While bombs rain down on Yugoslavia, and politicians around the globe
argue about expanding or ending that terrible conflict, America again honors
its dead and living veterans from past wars on this Memorial Week.

The ultimate reward for our living veterans who have “walked the walk” in
the valley of death would not be more stale parades, perfunctory
celebrations and recycled Memorial Day speeches, but only that we listen to
their counsel regarding the most critical decision a country can make: to
employ the military solution.

Had President Clinton sat down with a group of veterans — veterans who
had stormed the beaches of Normandy and Iwo Jima, stopped communist attacks
on snow-covered mountains in Korea, waded through the minefields of Vietnam
and whipped Saddam in the Gulf — and asked their advice about jumping into
civil war in Yugoslavia, they’d have said, “Don’t go there.” And had he
abided by their hard-won wisdom, America would not now be sinking in that
quagmire or have kick-started another cold war with China and Russia.

Unfortunately, President Clinton never calls upon our vets for advice
about matters affecting the security of our country. Instead, he seeks
counsel from advisors such as “It-will-be-a-short-war” Albright,
“Just-give-us-a-little-more-time” Berger, and “We-are-prevailing” Cohen, an
inner circle of dilettantes with a perfect record of fumbling badly in the
life-and-death matters of war.

Back in Arkansas, when Clinton’s septic tank overflowed, I’m sure he had
the horse sense to bring in a plumber rather than a lawyer. Smart folks
like Albright, Berger and Cohen wouldn’t know a plunger from monkey wrench
— just as they can’t possible know a real war from an episode of “M*A*S*H.”
And while we assume Clinton’s uniformed advisers know their job, so far
they’re performing that old familiar go-along-to-get-along dance — much as
the members of the Joint Chiefs of Staff did during the Vietnam War —
instead of standing tall and sounding off.

After the bombing began, 2.8 million members of the American Legion did
sound off. They called on President Clinton and Congress to pull United
States military forces out of Yugoslavia immediately.

Their common-sense stand didn’t get much ink or tube time, and the
majority of Congress gave it a miss, a clear indictment of just how much
influence our veterans have in an America where so few members of the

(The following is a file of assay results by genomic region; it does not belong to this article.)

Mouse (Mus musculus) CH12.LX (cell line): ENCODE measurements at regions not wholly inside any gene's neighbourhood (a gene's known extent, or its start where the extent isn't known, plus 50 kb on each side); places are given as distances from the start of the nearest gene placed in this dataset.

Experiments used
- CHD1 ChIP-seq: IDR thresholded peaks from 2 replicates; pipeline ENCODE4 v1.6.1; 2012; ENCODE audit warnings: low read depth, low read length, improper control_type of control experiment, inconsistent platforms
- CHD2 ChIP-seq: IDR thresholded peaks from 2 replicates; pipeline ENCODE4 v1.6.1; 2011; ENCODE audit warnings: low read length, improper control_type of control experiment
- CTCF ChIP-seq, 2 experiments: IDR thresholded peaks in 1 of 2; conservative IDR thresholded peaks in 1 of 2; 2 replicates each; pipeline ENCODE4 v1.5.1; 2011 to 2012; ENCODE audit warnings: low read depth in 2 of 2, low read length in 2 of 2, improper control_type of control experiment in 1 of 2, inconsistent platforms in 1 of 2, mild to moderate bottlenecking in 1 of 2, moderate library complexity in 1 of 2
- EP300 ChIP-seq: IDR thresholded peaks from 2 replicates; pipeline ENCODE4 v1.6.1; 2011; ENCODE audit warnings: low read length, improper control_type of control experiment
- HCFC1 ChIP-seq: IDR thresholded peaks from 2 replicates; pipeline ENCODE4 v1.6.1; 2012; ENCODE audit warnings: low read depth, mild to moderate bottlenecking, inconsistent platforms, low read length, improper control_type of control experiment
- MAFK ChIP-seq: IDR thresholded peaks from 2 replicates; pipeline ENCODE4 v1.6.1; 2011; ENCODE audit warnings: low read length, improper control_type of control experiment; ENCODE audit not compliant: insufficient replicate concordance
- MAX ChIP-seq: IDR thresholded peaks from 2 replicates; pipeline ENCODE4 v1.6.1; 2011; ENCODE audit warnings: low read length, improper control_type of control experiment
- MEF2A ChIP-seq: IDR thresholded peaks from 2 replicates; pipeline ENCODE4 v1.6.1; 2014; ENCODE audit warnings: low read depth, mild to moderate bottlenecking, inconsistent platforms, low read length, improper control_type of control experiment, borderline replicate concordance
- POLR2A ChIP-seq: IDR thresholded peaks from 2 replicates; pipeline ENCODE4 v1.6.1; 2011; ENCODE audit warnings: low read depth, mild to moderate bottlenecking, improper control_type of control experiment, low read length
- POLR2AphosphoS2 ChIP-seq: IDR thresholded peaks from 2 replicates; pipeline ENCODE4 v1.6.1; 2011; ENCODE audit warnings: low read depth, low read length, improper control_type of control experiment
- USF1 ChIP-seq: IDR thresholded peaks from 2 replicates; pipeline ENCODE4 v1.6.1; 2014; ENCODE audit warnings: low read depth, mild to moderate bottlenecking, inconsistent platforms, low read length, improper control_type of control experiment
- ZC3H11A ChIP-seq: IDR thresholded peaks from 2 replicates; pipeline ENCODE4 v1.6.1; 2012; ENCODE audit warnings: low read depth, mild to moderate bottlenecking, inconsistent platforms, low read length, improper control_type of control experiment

federal government or the media have worn our country’s uniform. Today,
school shootouts take up more tube time than repeated threats from the
Russians that World War III is once again just a launch away!

In the presidencies of war veterans Harry Truman and Dwight Eisenhower,
the America Legion’s message would have been carefully considered. It also
would have been well-reported at the top of the news by the Edward Murrows
and Walter Cronkites, reporters who saw combat and well understood the
horror and waste of war. But today’s news anchors — among whom only Dan
Rather has served our country in uniform (and he was medically discharged
before finishing Marine boot camp) — chose to ignore the

Harold L. Miller, the national commander of the American Legion, also
asked that the president do the following concerning future use of our

  • Provide a clear statement of why it’s in America’s vital national
    interests to be engaged in hostilities.

  • Establish guidelines for the mission, including a clear exit strategy.

  • Ensure that both the U.S. Congress and the American people fully support
    the mission.

  • Ensure that U.S. Forces be commanded only by U.S. officers.

From all reports, Legion Commander Miller — who unlike our
representatives in Congress has a son on active duty with a strong chance of
being sent to Kosovo — has had his get-out-of-Yugoslavia message ignored.

Clinton found time to attend fund-raisers all over the country, visit
Littleton, Colo., on the anniversary of the shootout for a photo op and to
pass through New York City to promote a vote-getting scheme for the
Democratic Party concerning a new Penn Station. But he couldn’t find the
time to meet with Miller.

So sure, let’s remember our veterans this week. But if we fail to heed
their experience, we as a nation do not deserve their sacrifices — past,
present or future.

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